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I'm building a base/parent class in Java that's going to have several methods for creating the class itself and I'm wondering if there's any way to have the parent class return instances of the child class instead of returning instances of the parent class that then have to be cast to the child?

For example, here's my parent class:

public abstract class SFObject
{
  // Variables
  protected String mID;
  protected String mName;

  // Function called to create ourselves from a DiffObject
  public abstract SFObject CreateFromDiffObject(DiffObject object);

  // Function called to create a list of ourselves from a query
  public List<SFObject> CreateListFromQuery(Connection connection, String query)
  {
    // Run the query and loop through the results
    ArrayList<SFObject> objects = new ArrayList<SFObject>();
    for (DiffObject object : connection.Query(query))
      objects.add(CreateFromDiffObject(object));

    return objects;
  }
}

If I create a child class based on my SFObject class, the two functions in my child class will still return an SFObject (that needs to be cast to my child class type) or a list of SFObjects (that need to be individually cast to my child class type). Is there any way (maybe using Reflections) to have my child class returns instances of itself as itself and not as SFObjects?

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Maybe you're looking to create a factory or abstract factory instead here. –  Hovercraft Full Of Eels Apr 26 '13 at 20:50

4 Answers 4

If you place the child class object inside of the parent object, methods called will run from the child class. But it will look like the parent object on the surface

public class A{
    method 1(){//do some stuff}
    method 2(){//do some stuff}
}

public class B extends A{
    method 1(){super.method 1()
    //do some other stuff}
    method 2(){super.method 2()
    //do some other stuff}
}

public class test{
  A a = new B();

 //any method called on 'a' will come from the child class
 // But 'a' is the parent object

}
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But 'a' is the parent object I think you meant something like But 'a' is the parent reference since any method called on 'a' will come from the child class because a is object of child class –  Pshemo Apr 26 '13 at 20:58

Not sure if I really understand your Problem correct because it sounds to me lke this:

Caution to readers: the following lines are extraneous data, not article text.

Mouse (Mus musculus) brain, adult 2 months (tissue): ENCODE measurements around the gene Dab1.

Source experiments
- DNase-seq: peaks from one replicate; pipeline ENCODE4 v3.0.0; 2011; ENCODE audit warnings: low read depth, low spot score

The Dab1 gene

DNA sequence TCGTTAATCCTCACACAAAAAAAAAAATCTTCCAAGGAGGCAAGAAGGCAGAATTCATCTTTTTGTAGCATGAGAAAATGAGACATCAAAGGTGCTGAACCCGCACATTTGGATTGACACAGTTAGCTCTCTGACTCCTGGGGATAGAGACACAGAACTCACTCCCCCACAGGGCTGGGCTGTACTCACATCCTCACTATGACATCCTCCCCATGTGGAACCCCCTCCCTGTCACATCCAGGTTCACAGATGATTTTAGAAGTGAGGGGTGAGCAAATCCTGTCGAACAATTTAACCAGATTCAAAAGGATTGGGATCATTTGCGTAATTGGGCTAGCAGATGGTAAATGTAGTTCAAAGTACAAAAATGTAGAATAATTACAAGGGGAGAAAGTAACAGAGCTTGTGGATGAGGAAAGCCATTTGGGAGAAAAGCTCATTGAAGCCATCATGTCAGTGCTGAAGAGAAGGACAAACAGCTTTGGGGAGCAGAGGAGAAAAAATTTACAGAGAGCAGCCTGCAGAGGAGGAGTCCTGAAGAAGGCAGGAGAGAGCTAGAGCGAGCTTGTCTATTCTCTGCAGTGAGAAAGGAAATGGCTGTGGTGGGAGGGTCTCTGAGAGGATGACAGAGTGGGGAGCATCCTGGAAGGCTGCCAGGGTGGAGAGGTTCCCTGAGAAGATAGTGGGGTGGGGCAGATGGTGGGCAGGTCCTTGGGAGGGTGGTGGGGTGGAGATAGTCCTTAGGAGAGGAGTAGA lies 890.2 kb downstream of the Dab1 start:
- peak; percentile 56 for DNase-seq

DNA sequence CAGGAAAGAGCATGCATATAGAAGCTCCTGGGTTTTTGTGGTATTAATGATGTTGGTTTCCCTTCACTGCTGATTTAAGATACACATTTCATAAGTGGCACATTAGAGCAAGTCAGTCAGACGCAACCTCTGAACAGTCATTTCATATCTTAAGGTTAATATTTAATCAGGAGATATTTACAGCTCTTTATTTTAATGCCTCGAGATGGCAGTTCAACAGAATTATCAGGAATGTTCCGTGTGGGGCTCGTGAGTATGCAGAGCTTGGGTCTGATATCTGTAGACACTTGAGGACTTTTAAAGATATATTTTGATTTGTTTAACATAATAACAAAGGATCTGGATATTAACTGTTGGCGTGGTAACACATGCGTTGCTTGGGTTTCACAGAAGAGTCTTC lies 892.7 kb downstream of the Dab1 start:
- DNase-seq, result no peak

class p
{
    public static p createParent()
    {
        return new p();
    }

    public static c createChild()
    {
        return new c();
    }
}

Of course it doesn't have to be static, just thought of some kind of factory.

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Exactly for this functionalities are proposed the factory methods, as you already implemented. In the child class you can change the return type without offending the method declaration. A sample for your case would be something like:

public abstract class SFObject {
    // Variables
    protected String mID;
    protected String mName;

    // Function called to create ourselves from a DiffObject
    public abstract SFObject CreateFromDiffObject(DiffObject object);

    // Function called to create a list of ourselves from a query
    public List<? extends SFObject> CreateListFromQuery(Connection connection, String query) {
        // Run the query and loop through the results
        ArrayList<SFObject> objects = new ArrayList<SFObject>();
        for (DiffObject object : connection.Query(query))
            objects.add(CreateFromDiffObject(object));

        return objects;
    }

}

class SFObjectChild extends SFObject {

    @Override
    public SFObjectChild CreateFromDiffObject(DiffObject object) {
        SFObjectChild result = new SFObjectChild();
        //...
        return result;
    }

    @Override
    public List<? extends SFObjectChild> CreateListFromQuery(Connection connection,
            String query) {
        return null;//..;
    }

}

This is acceptable because the return type of the children class is still a kind of (hierarchical speaking) the parent.

Be aware of java code conventions (methods in camel case starting with low, e.g. createFromDiffObject).

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What you are describing is known as a covariant return type.

Class A {
    A getInstance() { ... }
}

Class B extends A {
    @Override
    B getInstance() { ... }
}

This has been allowed since Java 1.5.

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